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RevRico
RevRico UltimaDork
11/29/21 10:08 a.m.

In reply to mtn :

Bigger burner. I just bought a 200k BTU burner for my Turkey fryer for like $100 on Amazon. Blows the ones it came with away. 

Although what are you trying to fry?

When making garlic fish my mom just takes the electric skillet outside and uses it in the winter.that would be good for small stuff. But when I think outdoor frying I think Turkey fryer, and definitely the biggest baddest burner you can find. 

 

mtn
mtn MegaDork
11/29/21 10:19 a.m.
RevRico said:

In reply to mtn :

Bigger burner. I just bought a 200k BTU burner for my Turkey fryer for like $100 on Amazon. Blows the ones it came with away. 

Although what are you trying to fry?

When making garlic fish my mom just takes the electric skillet outside and uses it in the winter.that would be good for small stuff. But when I think outdoor frying I think Turkey fryer, and definitely the biggest baddest burner you can find. 

 

Not turkey. Fish, fries, beignets, hush puppies, maybe some chicken...

I think the last time I tried, I had too much oil, and it was about 15* and windy out. Should have bagged it for another day. Just trying to keep some of the grease out of the kitchen. 

alfadriver
alfadriver GRM+ Memberand MegaDork
11/29/21 10:21 a.m.
tuna55 said:

Also I am still rocking my uncovered Weber which Tunawife bought fifteen years ago, and have replaced exactly zero things. Last week TunaKid 1 used it for a blacksmithing project which involved wheeling it around the house, and I had to drill a hole for a cotter pin to keep the wheel on. That's the extent of my repairs in my ownership.

Weber's are not what they used to be.  My parents got one as a kid, I used it in college, and my brother has it now- it's got to be close to 50.  So when I bought my home, I had to get one.  It rusted enough to be thrown away.  It didn't make it to 20 years before having enough stuff broken to not be able to use.

On the other hand, my Weber gas grill is still going strong after over 20 years.  Original ignitor.  Only think I have replaced have been the cast iron grills, which were cheap to replace.  I fear the plastic wheels may go, but not so far.

If people want to go to bat for charcoal, go for it.  But lets not make up stuff about gas just because (if you are worried about running out of gas, have a second cylinder ready).  Most here appreciate the taste of charcoal, but the ones who use gas just don't have the time for charcoal.

RevRico
RevRico UltimaDork
11/29/21 10:31 a.m.

In reply to mtn :

So nothing you need deep oil for. 

What I would do is use cast iron in a grill. That comes with fire risk though if you overdo the oil or have a lot of splashing. Throw one of those cheap grill mats down or a foil bed to keep the oil from hitting the flames and you should be safer. 

spitfirebill
spitfirebill MegaDork
11/29/21 10:38 a.m.

In reply to tuna55 :

Have a snickers Tuna.  You're trolling.  Maybe you don't mind using charcoal, but it's NOT just as easy.  I've done both for years.  Except I have natural gas so I don't even have to run to the store to refill a gas bottle.  

wae
wae UberDork
11/29/21 10:43 a.m.

In reply to spitfirebill :

My grandparents had a natural gas grill on their patio back in The Day.  I always thought that was pretty awesome.  Is there some reason that isn't more popular now?  I've not used propane very much - and I know that the right answer is to spend another $70 or whatever to just get a stand-by cylinder - but, the one time I ran out of gas it was right after I put a bunch of food on the griddle for a big party....

Datsun310Guy
Datsun310Guy MegaDork
11/29/21 10:47 a.m.
wae said:

In reply to spitfirebill :

My grandparents had a natural gas grill on their patio back in The Day.  

Guy at work noticed his dog walking way around his natural gas grill one day and realized he left the gas on for a week.   

ShawnG
ShawnG UltimaDork
11/29/21 10:49 a.m.

This is better than an oil thread....

wae
wae UberDork
11/29/21 10:49 a.m.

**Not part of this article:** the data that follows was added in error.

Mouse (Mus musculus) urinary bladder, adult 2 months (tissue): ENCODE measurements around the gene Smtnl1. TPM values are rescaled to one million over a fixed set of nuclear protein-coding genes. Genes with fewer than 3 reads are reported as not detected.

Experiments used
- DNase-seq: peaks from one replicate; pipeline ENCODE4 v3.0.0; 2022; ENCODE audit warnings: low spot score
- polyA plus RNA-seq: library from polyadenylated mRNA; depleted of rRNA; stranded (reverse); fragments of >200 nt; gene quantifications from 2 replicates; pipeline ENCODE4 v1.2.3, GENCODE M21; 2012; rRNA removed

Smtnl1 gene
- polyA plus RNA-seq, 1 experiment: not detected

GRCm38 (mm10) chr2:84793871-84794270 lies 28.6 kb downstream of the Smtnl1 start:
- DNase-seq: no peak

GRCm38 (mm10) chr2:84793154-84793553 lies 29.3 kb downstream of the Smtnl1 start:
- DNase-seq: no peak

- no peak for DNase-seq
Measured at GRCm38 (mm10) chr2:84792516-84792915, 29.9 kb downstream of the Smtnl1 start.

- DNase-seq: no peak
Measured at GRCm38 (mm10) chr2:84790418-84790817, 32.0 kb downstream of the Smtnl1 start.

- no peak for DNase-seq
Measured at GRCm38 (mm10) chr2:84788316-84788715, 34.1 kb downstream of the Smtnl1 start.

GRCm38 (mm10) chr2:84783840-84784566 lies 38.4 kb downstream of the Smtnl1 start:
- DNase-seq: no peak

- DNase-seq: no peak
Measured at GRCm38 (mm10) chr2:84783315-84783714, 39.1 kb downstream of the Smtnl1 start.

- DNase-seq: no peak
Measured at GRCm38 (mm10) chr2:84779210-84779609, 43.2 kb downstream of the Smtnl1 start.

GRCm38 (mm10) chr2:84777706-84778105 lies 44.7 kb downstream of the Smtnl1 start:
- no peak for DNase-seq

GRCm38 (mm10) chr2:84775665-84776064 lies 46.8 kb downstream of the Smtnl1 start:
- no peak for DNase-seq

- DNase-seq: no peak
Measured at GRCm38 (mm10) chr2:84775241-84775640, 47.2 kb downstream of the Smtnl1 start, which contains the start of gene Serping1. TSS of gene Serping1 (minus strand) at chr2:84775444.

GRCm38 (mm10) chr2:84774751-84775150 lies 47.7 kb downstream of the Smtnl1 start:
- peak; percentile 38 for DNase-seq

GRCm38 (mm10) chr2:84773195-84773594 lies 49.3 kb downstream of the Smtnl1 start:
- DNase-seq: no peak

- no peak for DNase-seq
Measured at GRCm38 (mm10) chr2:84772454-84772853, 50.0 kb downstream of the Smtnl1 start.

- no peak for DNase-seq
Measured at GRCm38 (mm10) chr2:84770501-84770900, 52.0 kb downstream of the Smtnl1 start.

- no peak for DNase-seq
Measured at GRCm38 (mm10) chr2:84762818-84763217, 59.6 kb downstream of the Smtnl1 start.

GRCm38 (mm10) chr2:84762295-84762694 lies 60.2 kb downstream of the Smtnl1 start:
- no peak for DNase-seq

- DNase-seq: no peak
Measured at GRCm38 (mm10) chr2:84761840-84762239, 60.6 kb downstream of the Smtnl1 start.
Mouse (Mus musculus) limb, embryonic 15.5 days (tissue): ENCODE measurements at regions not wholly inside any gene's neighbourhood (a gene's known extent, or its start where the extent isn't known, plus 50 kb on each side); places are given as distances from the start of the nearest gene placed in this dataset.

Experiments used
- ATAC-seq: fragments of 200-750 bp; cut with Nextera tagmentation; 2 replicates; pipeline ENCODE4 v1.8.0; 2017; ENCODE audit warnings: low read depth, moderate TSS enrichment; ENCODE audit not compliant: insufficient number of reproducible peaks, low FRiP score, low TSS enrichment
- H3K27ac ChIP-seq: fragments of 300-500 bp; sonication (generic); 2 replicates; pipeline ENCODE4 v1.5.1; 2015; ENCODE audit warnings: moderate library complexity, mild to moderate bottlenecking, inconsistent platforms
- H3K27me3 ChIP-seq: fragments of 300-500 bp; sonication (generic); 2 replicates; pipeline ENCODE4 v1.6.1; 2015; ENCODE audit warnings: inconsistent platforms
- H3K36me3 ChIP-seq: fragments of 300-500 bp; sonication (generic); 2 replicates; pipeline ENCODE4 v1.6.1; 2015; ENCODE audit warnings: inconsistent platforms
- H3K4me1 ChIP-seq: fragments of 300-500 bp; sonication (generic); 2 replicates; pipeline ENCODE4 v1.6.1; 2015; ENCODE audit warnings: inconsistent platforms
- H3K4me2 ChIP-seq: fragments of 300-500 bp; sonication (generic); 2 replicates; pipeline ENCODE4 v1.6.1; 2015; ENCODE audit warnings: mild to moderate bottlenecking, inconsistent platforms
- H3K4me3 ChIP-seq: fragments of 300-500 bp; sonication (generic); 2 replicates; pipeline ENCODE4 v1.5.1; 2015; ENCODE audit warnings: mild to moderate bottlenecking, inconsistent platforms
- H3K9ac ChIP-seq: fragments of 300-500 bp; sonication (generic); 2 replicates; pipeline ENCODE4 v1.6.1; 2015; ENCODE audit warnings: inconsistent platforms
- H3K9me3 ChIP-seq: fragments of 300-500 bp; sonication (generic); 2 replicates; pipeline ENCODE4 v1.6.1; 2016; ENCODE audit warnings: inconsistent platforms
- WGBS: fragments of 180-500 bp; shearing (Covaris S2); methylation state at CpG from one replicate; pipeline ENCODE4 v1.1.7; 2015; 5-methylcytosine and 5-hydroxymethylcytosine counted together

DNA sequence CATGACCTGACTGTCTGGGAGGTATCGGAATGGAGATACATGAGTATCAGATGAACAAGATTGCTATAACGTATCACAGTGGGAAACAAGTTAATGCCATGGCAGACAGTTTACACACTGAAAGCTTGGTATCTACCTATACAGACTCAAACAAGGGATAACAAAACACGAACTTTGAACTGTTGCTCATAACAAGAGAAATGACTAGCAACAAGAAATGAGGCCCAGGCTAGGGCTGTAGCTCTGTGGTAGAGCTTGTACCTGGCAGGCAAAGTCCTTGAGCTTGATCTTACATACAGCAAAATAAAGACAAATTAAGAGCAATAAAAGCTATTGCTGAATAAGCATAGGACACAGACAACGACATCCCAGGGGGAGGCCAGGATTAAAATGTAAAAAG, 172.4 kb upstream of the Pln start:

Datsun310Guy said:
wae said:

In reply to spitfirebill :

My grandparents had a natural gas grill on their patio back in The Day.  

Guy at work noticed his dog walking way around his natural gas grill one day and realized he left the gas on for a week.   

Oh damn.  I bet that was cheap....

No Time
No Time SuperDork
11/29/21 11:10 a.m.

In reply to dculberson :

I'd have to agree.  

We cook on the grill 4-5 days a week in New England, rain, snow, or shine. I can turn the valves, push the button, and be back inside and out of bad weather while it warms up. I doubt charcoal can be done as quickly, especially in all kinds of weather.

I have a couple spare tanks, so one spare is always full, so no worries about running out. 

 

tuna55
tuna55 MegaDork
11/29/21 11:12 a.m.
spitfirebill said:

In reply to tuna55 :

Have a snickers Tuna.  You're trolling.  Maybe you don't mind using charcoal, but it's NOT just as easy.  I've done both for years.  Except I have natural gas so I don't even have to run to the store to refill a gas bottle.  

I promise I am not. I've has and used both. If you don't like my thoughts, that's fine. I can certainly just stop responding here.

 

I have no idea what the snickers thing means.

alfadriver
alfadriver GRM+ Memberand MegaDork
11/29/21 11:15 a.m.
RevRico said:
 

And running out of propane during a cook is a real pain. I KNOW my chimney will give me 4 hours on lump, 6 on kingsford. Without throwing the tank on an actual scale, I don't know if I have an hour for chicken or a day for roasting something in the tank, because even though they make gauges for them, those don't work either.

So you never run out of charcoal?  Never had to make a run to the store because you didn't have enough?  

Sorry, but it's the same exact thing.  You will run out of either at the worst time.

Antihero (Forum Supporter)
Antihero (Forum Supporter) GRM+ Memberand PowerDork
11/29/21 11:28 a.m.

It's really hard to screw up fire, it's about as dumbed down as it can get.

 

I bought a sub $20 charcoal grill over a decade ago and it's working fine.

 

I also live in the woods, my wife brings home tons of newspaper, have propane appliances and live on wood heat. I'm not running out of any of the things needed for either system.

 

Propane is just basically a stove outside while charcoal is a BBQ IMO. Propane doesn't really add anything to the taste of food but a real fire absolutely does.

 

Really this argument is a lot like auto vs manual. Both get the job done but one adds more to the experience and has more upsides.

 

Don't get me wrong, I know people who are somehow scared of burning wood/charcoal and feel propane is safer. My father in law is absolutely terrified of using wood heat and charcoal for one. Propane is a good alternative there.